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I don't recall these mean comments all those years ago. This is something new which I notice started in the recent year.

Kind of miss the old time when people at large seem to have a certain standard on how to comment and be a good sport even when they're disaggreeing with somebody else....

Personally, I think it's okay for a writer to use certain expressions, words, or sentences in their writing however when one tries to use those things in their comments, their comments will turn into something mean and kind of personal. Which is not a good thing.

DB is a good place to visit because of the good people who visit it.

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I agree. Enough with the snark. I'd be very interested to see these commentators take on a review themselves.

Kinda Best Lovey....

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If you have a critique of the review, that is perfectly acceptable. But demeaning a writer is not.

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*witty drama enthusiasts*

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There's always interesting reading year-end review, so many different opinions! even reading the comment is interesting.

I'm not new to the K-drama ground, but still in the middle territory where a lot of things is new to me, but also find some really boring.

On the other hand, i find this year is a very good year. so many good dramas to watch. i watched city hunter and best love a bit late, and unfortunately i found watching them in big dose doesn't work. i still like both shows but couldn't find time to finish them when i finished watching The Princess Man less than a week.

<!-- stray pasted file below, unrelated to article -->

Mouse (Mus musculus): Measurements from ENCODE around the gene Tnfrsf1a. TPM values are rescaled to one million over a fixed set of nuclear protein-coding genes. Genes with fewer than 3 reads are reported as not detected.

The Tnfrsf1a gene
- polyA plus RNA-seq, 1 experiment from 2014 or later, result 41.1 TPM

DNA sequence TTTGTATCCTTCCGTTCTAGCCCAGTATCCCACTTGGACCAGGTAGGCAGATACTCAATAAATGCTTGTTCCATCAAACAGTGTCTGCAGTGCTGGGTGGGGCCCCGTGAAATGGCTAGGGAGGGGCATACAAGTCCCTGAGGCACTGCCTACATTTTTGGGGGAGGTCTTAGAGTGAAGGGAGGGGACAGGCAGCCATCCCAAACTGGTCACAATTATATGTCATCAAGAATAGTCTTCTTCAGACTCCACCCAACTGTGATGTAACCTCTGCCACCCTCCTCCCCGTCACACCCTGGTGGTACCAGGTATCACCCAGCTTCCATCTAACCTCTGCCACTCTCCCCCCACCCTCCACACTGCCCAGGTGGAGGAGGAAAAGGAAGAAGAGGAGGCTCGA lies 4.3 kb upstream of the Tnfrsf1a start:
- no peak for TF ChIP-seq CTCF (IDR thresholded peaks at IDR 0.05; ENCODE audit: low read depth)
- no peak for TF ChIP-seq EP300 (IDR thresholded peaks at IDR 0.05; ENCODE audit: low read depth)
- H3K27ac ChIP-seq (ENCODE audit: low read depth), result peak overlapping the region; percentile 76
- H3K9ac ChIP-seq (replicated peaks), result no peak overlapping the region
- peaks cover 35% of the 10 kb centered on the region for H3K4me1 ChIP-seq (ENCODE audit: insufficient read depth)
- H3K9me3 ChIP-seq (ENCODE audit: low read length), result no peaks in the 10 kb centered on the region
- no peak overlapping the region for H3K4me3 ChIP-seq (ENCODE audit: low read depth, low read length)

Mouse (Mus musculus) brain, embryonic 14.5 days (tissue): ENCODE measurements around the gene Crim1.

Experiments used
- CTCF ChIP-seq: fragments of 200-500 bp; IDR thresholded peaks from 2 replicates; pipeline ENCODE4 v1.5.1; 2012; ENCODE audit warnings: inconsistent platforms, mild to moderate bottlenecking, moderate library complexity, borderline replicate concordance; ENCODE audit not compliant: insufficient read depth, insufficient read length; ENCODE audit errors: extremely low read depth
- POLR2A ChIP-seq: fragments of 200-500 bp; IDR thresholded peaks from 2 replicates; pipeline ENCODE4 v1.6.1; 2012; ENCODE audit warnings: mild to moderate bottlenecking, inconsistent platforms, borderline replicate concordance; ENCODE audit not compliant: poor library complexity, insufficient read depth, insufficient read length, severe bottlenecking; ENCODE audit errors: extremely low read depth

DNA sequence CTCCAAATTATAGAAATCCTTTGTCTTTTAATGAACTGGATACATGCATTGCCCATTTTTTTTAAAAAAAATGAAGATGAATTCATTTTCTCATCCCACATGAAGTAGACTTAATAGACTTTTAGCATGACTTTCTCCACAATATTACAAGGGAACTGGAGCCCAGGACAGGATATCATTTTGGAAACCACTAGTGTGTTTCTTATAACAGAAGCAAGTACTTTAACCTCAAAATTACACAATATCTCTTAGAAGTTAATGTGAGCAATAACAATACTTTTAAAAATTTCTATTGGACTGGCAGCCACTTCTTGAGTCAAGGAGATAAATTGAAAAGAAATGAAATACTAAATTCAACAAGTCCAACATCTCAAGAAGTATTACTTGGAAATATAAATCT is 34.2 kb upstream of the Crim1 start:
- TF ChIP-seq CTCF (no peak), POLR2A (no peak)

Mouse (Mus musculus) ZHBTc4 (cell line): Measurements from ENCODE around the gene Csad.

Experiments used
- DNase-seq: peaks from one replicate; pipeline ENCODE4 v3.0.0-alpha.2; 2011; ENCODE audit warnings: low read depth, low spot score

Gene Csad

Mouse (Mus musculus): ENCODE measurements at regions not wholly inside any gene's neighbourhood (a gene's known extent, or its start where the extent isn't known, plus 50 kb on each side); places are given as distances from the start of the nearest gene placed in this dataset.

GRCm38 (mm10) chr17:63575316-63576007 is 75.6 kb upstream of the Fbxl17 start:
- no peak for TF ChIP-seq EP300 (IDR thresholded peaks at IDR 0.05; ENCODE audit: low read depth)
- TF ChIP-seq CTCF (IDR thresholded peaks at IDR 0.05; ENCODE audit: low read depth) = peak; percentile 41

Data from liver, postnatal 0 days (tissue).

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HAHAHA your names crack me up

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hilarious writing. wish you'd write more.

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It's out!

This is the review that I was looking forward to this year. As usual, you never fail to give a brilliant and entertaining review! Bring it on 2012!

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one thing that is quite consistent with all the yearly reviews I've read: They all loved Princess' Man! that's enough for me

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agree! that's what made me start d/loading them right away...

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Same here, I'm very happy that Princess Man received so much love.

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finally! the only review i've been waiting for.

every year there're always some people who call you hard to please, too cynical, or so. but to me, that what makes me wait for your review more.
to me you're the most brilliant reviewer, please write more dahee.

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Yeah Princess Man seems to be the common point.

I really liked the renamed dramas including one of my faves Best Lard. All of those renames got a huge laugh out of me.

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I Disagree about some of them :(